Data analysis can have many uses that span across a company’s operations, so it would make sense to use a BI solution that every department can put to use. Logi Analytics reported that since some employees may not be at all familiar with BI tools, such as dashboards and reporting, companies should select software that is accessible to any user regardless of their familiarity with business intelligence. Working with raw data can be overwhelming for people unfamiliar with IT and data analysis. Necto 14 makes it easy for any employee to determine which information they need, and helps them analyze and organize the information into data visualisation through the use of clear, concise infographics.

Big data can help predict weather patterns

Big data can be used for many things, including weather predictions, and that is exactly what the Weather Company is doing to provide information about the latest temperatures and weather conditions to its audience. The Weather Company, which owns The Weather Channel as well as Weather Underground, announced in November 2013 that it was moving its big data analytics to a global cloud-based system that would vastly enhance its weather prediction services, according to InformationWeek. 

"Weather is the original big data application," Bryson Koehler, the CIO of Weather Company, told the source late last year. "When mainframes first came about, one of the first applications was a weather forecasting model."

Now, the Weather Company's Storage Utility Network, or SUN, pulls in about 20 terabytes of data per day. An updated report on this project from the news source revealed that SUN is collecting as much as 2.25 billion pieces of data from around the world every three minutes. Yet, there are still questions that need to be answered and issues left unresolved.

Deciding how to handle big data
Adding 20 terabytes of information to a cloud platform on a daily basis means that data analysis tools are crucial to sorting and interpreting this data. The Weather Company still needs to come up with a strategy for updating the generated predictions and properly aligning analysis tools to best valuate all the various data points.

"We're still on the learning curve on how to best tune the system, how we monitor and how we respond when things go wrong," Koehler explained to the source in a follow-up interview.

Merging the cloud and big data
Silicone Angle reported that finding ways to properly link cloud services and analytics is an industry-wide effort. The main advantage of cloud services is that data can be uploaded from virtually anywhere to one central storage area. Many companies are developing software and processes that will enhance the ability to analyze data in the cloud, making it easier for businesses to get real-time feedback whether they're examining weather patterns or determining how to market new products to their customer base. The overarching message is clear, however: big data and the cloud are a perfect match. It's more a matter of time until the kinks have been ironed out and real-time analytics can be pulled directly from a cloud hosting service.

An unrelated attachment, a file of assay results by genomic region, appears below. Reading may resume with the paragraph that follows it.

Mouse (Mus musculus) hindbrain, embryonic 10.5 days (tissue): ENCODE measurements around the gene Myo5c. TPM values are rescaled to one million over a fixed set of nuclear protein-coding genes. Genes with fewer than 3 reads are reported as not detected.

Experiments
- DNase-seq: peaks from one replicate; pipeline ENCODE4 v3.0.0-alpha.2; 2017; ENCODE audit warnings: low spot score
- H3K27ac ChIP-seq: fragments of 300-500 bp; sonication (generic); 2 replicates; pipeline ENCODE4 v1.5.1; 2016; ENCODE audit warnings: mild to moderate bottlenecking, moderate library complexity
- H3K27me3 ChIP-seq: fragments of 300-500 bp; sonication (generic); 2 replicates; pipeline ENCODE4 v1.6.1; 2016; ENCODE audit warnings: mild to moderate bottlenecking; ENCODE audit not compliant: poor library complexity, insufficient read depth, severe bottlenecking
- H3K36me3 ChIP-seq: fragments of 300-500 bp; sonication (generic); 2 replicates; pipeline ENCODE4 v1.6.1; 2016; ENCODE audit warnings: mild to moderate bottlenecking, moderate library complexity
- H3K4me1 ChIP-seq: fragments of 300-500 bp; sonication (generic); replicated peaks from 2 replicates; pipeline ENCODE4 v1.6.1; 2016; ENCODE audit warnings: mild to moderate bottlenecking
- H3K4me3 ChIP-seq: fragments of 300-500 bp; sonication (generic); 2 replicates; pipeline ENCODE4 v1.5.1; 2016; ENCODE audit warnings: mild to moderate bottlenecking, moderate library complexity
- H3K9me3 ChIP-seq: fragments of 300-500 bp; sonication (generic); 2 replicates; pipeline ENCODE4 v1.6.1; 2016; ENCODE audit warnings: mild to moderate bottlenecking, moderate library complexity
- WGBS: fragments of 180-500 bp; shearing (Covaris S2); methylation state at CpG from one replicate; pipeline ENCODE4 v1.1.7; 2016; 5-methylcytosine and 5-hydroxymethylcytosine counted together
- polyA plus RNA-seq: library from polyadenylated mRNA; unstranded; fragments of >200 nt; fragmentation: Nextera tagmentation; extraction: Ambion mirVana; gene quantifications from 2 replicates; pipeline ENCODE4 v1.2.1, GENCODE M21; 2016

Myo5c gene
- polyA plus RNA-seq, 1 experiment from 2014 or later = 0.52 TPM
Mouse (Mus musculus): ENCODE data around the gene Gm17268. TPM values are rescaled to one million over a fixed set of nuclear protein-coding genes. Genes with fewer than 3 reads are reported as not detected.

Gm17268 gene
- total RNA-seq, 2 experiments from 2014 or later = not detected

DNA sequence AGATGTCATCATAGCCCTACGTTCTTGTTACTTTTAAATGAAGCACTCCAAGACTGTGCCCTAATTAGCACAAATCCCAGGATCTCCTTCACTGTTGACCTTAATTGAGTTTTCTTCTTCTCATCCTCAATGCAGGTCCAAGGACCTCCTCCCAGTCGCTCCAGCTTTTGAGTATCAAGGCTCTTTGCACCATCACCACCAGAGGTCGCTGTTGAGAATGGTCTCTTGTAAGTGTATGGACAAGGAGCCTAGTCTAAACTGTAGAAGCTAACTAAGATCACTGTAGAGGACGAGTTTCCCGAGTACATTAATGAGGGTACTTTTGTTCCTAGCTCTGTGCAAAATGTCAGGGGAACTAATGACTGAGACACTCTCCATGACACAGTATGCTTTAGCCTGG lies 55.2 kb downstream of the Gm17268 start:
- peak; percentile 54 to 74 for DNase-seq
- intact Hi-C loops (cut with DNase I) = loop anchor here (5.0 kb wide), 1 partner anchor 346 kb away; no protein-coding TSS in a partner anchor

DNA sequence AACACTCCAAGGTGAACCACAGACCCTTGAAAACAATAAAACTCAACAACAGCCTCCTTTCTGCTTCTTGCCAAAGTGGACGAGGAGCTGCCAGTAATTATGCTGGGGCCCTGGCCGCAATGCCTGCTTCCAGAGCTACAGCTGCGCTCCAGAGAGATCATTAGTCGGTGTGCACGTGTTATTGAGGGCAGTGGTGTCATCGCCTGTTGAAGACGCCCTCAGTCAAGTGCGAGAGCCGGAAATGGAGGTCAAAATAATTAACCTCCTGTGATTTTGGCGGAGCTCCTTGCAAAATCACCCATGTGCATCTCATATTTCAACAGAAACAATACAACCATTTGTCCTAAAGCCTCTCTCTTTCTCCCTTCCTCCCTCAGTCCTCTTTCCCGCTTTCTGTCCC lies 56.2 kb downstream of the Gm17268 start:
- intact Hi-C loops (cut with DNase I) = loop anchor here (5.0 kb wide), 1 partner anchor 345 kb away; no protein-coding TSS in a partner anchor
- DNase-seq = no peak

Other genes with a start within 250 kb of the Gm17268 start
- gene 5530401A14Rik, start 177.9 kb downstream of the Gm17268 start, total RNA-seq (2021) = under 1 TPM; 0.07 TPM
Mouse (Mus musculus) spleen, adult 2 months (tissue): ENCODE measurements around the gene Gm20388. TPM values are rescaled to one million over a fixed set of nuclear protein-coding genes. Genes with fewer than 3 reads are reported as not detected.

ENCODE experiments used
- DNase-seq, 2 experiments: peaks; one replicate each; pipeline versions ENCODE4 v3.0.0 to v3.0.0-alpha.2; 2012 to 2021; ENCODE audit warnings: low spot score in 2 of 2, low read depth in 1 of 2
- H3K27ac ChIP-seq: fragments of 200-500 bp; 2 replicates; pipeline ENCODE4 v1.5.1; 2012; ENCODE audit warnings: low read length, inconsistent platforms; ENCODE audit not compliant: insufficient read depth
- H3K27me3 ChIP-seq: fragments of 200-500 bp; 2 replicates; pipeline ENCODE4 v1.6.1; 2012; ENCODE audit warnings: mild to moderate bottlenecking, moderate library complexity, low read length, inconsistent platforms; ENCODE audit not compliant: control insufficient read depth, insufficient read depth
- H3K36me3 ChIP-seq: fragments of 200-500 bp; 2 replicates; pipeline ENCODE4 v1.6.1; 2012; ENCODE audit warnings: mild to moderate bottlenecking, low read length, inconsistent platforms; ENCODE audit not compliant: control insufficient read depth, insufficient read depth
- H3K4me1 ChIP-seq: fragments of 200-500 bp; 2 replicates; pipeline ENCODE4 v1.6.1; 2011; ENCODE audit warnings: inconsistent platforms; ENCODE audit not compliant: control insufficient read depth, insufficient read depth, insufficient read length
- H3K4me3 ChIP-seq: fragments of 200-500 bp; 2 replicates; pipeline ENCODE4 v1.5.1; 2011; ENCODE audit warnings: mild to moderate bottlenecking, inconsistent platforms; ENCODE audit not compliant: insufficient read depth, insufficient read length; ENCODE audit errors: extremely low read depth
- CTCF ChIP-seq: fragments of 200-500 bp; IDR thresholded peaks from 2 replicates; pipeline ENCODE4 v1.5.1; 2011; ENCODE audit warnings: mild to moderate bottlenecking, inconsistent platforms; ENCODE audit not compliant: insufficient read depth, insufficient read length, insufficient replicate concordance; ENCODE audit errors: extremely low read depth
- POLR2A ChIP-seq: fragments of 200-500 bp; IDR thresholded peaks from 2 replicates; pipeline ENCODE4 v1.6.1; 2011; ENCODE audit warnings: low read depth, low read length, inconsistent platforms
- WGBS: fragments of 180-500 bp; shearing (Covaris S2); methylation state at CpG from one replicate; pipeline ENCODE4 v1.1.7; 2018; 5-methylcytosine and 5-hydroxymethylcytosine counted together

Business intelligence usage evolving subtly

While business intelligence and analytics tactics have become securely entrenched as parts of the enterprise world over the past few years, that doesn't mean they are stagnant. On the contrary, new developments have helped them evolve. The goals that can be accomplished through data use are diverse and growing more so all the time. In a similar vein, the number and complexity of resources that can become fuel for these plans are on the rise. Tracking these changes and understanding the current state of the market may be critical for users today, and this knowledge could be the factor that helps them outmaneuver their rivals.

Technologies combine
One way to predict where BI is going and become adept with its latest permutations is to consider it in the context of the other leading developments going on in IT. In 2013 that was cloud computing, and 2014 seems to promise a continuation of the theme. In its predictions for the new year, Enterprise Apps Today singled out the cloud as a difference-making technology, and not necessarily as a replacement for the more traditional model of analytics.

The source specified that cloud BI presents an agility advantage: It is ideal for quickly getting new ideas underway and in production in a hurry. According to Enterprise Apps Today, hosted architecture could be the place to go when organizations want to launch targeted programs. When departments call for intelligence they can use, these limited operations will be there to provide the answers. Meanwhile, the main BI programs can continue to deliver the same results they traditionally have.

There could soon be a whole new BI paradigm, in which many affordable analysis processes are created at once, rather than devoting the whole budget to one effort. Enterprise Apps Today explained that this is another natural role for the cloud, with good projects surviving and poor options falling by the wayside, all without the effort or funding that would be necessary to accomplish the same on-site.

Positive growth
The continued use of BI in many different sectors, as well as industry watchers' confidence that such operations will continue in the coming months, were reflected in a recent MarketsandMarkets survey. The source indicated that the technology will grow at a rate of 8.3 percent through 2018. As the market for BI is already worth $13.9 billion, that means it will reach $20.8 billion. The worlds' companies are deeply interested in comprehending their information and plan to do so in the years ahead.

Panorama Necto Customer Testimonials

Neopharm: